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China: Comprehensive Textbook for Third World

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China: Comprehensive Textbook for Third World

Jun 28 , 2022

'A system of socialist market economy has taken shape in China. The market is taking an increasingly important role in the allocation of resources while the macro-control system is being refined; the public and non-public sectors of the economy including individual businesses compose a complementary economic structure. The state owned economy dominates such fields as railways, civil aviation, urban water, power and gas supplies, science and technology, education, national defense and finance…’

- A book on China today published by China’s Foreign Languages Press.

In my previous piece on my impressions in China, I had touched upon the Chinese capacity at organization, mastering of science and technology at all levels, hard work and discipline.

The quotation above is a reflection to what extent they responded to western pressure to the developing world to effect economic structural reforms. In response, the Chinese asserted to embark on reforms "in accordance with Chinese characteristics” and would not swallow hook, bait and sinker the western prescription as some of us did in the developing world - effecting massive privatization to disastrous end as evident today.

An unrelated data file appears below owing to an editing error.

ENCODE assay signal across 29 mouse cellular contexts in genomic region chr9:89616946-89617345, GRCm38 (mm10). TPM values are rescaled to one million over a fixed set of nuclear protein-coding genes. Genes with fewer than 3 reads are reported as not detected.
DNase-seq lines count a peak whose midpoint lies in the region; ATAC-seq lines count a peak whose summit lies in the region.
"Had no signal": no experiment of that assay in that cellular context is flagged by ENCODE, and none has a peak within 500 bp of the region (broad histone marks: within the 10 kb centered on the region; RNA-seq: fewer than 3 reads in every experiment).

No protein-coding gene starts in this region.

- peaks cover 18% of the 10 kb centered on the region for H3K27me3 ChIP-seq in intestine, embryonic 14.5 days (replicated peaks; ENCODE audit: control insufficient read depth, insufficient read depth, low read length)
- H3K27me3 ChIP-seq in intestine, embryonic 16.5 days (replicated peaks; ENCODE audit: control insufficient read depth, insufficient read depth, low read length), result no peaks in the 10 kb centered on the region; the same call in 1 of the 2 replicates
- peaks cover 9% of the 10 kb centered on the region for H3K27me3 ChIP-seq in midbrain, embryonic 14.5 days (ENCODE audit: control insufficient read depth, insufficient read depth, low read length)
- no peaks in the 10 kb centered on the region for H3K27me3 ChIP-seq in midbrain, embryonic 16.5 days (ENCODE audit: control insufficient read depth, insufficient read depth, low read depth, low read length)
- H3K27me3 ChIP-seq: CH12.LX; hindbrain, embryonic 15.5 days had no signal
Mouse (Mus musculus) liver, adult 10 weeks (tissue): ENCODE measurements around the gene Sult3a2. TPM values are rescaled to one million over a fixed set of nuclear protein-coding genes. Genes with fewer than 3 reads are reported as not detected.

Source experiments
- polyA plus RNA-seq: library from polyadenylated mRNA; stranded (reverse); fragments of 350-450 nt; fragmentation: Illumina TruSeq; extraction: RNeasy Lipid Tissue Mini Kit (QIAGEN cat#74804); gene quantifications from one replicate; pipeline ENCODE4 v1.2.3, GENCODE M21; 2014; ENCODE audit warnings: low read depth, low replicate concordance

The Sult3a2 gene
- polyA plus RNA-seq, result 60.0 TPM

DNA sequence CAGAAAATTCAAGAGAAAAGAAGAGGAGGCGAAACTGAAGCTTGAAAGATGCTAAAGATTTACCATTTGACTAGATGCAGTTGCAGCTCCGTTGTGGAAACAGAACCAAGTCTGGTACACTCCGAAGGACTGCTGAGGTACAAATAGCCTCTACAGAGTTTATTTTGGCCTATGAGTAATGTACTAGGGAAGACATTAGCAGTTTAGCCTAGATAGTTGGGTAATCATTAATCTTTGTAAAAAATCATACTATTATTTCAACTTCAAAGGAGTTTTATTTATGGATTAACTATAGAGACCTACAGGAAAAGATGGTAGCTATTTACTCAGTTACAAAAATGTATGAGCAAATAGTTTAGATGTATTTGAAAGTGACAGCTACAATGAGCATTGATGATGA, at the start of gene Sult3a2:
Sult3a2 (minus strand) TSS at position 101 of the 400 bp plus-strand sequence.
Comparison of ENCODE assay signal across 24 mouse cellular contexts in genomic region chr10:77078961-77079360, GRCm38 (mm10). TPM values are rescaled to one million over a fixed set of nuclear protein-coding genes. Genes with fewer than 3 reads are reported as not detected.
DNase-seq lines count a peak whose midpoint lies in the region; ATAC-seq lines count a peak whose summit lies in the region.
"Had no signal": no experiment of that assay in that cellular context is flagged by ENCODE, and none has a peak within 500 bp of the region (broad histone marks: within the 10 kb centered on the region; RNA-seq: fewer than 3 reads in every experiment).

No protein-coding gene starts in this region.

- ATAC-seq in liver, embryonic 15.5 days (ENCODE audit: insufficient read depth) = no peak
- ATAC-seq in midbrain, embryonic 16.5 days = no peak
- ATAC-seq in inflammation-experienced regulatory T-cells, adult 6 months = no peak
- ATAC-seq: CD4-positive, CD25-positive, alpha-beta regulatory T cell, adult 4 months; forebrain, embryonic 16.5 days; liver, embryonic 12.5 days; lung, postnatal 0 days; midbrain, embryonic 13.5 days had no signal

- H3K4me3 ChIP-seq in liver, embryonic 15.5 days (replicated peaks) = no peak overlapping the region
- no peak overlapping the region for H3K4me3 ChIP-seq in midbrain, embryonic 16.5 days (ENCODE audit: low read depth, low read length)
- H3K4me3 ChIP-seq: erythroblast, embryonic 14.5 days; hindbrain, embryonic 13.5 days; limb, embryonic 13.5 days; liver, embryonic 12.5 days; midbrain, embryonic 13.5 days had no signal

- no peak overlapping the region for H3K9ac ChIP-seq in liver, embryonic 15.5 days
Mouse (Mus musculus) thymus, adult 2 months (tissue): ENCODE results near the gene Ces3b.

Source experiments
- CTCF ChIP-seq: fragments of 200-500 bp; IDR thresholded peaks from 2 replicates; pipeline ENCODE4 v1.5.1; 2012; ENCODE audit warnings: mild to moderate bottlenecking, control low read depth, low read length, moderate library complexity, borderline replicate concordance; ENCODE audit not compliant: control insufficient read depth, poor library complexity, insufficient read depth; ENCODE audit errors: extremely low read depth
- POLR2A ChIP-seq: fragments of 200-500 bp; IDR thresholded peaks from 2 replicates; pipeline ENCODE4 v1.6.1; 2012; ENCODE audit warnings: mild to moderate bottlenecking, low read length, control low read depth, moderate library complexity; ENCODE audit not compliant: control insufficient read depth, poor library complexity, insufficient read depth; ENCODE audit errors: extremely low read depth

We will come back to this point in later in the course of this perspective. Let me now take you with me around some places in China I saw in the course of my tour, which has just ended.

Apart from Beijing, which is the capital of the People’s Republic of China, we were taken to Hefei, capital city of Anhui province with a population of 60 million people in the hinterland of China’s Yangtze Delta before concluding our tour with a visit to Xiamen, another province with equally a huge population.

What was instructive to me is the ingenuity of the Chinese people in most visible areas to any visitor such as roads, and buildings, including those meant as residence of ordinary people.

As I narrated in my preceding piece, a visitor who has been to New York, in the United States will immediately conclude that the skyscrapers one sees in New York are not unique to America. China has them and in plenty, not only in the capital, Beijing but also in the rest of the major provincial cities of the country.

It was a pleasant surprise to me as I was driven around Hefei and Xiamen cities. Skyscrapers on every major avenue, left, right and centre!

Sometimes as we drove along some of the roads, the impression I got was as if I was being driven into some hand-made underground tunnels. 'No! This section of the road was once a hill or mountain. It was drilled to make a road…” someone enjoined as he heard me exclaim.

As I looked around the cities, how much I wished I had divine powers to airlift my 45-million fellow Tanzanians to come to China and see the country for themselves! This experience would dissuade them of the stereotype impressions they have been subjected, judging from the poor quality products imported by our easy-money traders who go to China to shop for cheap products, which ends up distorting the image of China as a place of "poor quality” products.